"Then why the push for ARM on servers? Servers are probably one of the areas of computing that happens to be MORE demanding than gamers"
The workloads we put onto servers are often quite different to those of gamers.
To use a web or application server as an example, the majority of the work is being done using non-complex CPU instructions, the workload is mostly repetitive and, more often than not, is not architecture-specific. For this kind of work, ARM chips are fine - you can take comparatively inexpensive ARM hardware and ramp up the density hugely without consuming much more electricity and that's fine for generic server workloads. That's exactly what HP did with the Moonshot systems.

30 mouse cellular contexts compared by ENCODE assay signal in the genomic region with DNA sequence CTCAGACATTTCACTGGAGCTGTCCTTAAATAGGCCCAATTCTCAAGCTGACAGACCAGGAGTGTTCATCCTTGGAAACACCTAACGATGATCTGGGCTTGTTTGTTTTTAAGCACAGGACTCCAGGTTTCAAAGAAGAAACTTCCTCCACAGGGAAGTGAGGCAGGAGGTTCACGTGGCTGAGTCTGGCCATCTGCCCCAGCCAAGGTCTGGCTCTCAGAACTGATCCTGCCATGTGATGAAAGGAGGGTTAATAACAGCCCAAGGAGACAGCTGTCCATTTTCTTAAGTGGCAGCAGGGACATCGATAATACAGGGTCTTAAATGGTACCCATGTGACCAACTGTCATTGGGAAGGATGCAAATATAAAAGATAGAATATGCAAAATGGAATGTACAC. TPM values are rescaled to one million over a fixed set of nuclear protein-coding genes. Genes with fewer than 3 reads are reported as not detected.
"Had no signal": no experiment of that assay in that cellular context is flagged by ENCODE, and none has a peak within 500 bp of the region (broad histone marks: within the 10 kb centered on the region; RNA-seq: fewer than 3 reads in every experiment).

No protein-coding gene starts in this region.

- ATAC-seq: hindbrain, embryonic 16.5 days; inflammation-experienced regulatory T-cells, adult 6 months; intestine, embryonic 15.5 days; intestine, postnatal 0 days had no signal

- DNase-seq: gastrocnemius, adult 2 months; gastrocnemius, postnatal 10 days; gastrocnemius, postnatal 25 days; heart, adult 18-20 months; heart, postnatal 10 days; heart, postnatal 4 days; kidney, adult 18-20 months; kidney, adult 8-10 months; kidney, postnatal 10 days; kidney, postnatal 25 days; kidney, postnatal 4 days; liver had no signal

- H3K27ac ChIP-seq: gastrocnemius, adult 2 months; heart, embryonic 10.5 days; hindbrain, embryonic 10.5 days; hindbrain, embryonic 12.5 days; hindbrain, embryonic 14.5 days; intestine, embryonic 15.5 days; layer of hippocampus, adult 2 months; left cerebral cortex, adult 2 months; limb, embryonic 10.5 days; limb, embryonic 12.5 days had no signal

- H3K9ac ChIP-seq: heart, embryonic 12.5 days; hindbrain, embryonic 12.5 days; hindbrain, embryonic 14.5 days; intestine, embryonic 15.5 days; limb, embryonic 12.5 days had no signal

A lot of computer games aren't general-purpose compute applications. They are far more sensitive to architecture-specific optimisations and countless extended CPU instructions, not to mention memory bandwidth, bus speeds, etc.
Maybe Sony or Microsoft will start building consoles with ARM chips, but that doesn't bring us any closer to a "one-size-fits-all" ARM machine. They're going to have to make big changes and compromises to squeeze out the kind of performance they will want or need. We will just end up with high-powered-power-sucking-ARM vs low-powered-battery-sipping-ARM.
Sounds familiar - ah yes, Xeon vs Atom.